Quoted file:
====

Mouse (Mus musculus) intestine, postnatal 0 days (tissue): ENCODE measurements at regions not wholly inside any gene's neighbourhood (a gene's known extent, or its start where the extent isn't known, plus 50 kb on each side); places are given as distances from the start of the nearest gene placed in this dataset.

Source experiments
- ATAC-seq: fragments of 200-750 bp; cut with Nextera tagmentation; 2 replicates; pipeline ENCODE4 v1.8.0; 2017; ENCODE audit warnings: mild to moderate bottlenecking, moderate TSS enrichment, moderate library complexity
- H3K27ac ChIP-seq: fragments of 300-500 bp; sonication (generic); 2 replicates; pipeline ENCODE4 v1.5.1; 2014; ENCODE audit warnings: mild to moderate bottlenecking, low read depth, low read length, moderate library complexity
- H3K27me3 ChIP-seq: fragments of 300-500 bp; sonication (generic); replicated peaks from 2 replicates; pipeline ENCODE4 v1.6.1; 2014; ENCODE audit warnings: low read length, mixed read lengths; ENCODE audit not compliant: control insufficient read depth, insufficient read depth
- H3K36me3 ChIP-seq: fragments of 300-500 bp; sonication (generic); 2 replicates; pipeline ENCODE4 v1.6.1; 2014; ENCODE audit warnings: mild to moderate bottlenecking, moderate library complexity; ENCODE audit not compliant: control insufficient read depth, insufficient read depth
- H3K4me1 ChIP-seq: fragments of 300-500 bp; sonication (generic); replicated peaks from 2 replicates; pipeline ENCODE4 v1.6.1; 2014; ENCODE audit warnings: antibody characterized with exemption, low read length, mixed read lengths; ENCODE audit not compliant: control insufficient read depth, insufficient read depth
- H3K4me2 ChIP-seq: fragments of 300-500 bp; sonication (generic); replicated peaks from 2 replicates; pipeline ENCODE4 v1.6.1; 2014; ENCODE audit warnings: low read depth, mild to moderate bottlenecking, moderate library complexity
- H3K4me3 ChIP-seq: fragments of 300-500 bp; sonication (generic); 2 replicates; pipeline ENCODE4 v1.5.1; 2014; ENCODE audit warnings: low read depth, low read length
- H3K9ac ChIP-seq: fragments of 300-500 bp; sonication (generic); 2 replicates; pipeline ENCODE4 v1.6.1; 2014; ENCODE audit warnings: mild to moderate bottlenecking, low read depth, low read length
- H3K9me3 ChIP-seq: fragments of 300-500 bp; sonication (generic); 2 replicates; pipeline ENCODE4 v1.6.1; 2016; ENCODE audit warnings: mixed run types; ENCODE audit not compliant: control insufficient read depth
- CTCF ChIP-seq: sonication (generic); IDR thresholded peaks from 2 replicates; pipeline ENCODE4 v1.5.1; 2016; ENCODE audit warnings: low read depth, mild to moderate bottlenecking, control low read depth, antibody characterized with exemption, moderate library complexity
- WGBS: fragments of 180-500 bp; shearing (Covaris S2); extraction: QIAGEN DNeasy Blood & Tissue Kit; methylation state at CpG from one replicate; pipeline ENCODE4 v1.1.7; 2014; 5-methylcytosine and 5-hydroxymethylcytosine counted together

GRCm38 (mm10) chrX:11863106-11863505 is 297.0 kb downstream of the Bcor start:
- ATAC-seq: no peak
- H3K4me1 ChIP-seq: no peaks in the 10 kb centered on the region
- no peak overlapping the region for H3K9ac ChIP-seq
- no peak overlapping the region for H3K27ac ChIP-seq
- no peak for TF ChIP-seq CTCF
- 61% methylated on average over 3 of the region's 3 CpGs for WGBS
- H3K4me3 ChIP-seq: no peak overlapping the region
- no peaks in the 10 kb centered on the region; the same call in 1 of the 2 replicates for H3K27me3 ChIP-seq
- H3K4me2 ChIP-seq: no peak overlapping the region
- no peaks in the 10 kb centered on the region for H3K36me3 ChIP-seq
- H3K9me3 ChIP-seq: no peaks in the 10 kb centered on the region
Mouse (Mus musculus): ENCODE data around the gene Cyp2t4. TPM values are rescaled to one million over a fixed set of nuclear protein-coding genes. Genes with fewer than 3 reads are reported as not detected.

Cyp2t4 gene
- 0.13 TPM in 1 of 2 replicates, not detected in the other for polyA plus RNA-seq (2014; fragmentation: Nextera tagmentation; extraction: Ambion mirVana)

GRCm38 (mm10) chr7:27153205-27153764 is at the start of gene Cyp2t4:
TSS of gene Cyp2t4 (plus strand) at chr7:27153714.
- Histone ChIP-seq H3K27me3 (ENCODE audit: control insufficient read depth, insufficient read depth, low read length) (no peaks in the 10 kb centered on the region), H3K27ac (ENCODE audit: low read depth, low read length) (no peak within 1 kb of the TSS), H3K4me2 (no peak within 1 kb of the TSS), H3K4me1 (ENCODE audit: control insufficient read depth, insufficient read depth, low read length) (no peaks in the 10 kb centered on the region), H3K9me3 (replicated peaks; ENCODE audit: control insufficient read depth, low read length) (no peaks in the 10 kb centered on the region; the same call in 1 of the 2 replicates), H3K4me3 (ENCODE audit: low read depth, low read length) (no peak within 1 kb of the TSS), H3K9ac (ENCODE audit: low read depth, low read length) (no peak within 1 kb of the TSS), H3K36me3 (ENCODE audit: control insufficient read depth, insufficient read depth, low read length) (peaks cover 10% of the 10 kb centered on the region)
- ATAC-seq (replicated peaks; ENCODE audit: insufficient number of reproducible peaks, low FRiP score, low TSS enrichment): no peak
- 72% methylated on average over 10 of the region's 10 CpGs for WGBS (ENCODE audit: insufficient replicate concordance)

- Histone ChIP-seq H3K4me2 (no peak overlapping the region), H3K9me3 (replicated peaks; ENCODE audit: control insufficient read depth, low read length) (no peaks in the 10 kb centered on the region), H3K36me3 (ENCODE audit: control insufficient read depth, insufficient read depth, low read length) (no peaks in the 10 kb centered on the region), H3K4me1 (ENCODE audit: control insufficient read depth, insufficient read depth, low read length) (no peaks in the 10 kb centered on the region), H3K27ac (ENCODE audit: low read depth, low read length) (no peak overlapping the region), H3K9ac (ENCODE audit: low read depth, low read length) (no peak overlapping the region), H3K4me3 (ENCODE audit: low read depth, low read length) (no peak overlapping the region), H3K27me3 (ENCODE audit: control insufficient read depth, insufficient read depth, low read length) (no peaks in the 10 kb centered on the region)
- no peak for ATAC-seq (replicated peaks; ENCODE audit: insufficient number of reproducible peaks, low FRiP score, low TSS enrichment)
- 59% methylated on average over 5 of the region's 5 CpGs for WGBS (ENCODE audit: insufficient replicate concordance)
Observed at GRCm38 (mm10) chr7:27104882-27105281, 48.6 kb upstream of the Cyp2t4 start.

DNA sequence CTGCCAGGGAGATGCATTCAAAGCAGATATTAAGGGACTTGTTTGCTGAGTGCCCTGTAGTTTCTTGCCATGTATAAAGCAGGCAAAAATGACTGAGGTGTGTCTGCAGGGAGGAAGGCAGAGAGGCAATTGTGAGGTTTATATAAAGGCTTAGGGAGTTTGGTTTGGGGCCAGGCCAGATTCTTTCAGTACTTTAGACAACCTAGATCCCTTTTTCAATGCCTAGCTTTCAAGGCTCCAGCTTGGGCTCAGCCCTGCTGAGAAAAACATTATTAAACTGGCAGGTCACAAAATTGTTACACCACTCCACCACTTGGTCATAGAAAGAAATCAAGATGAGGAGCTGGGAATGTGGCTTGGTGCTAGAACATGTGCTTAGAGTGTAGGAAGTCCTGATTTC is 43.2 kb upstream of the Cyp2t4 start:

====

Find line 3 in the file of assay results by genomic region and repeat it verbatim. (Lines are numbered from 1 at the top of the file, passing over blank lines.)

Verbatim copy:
- ATAC-seq: fragments of 200-750 bp; cut with Nextera tagmentation; 2 replicates; pipeline ENCODE4 v1.8.0; 2017; ENCODE audit warnings: mild to moderate bottlenecking, moderate TSS enrichment, moderate library complexity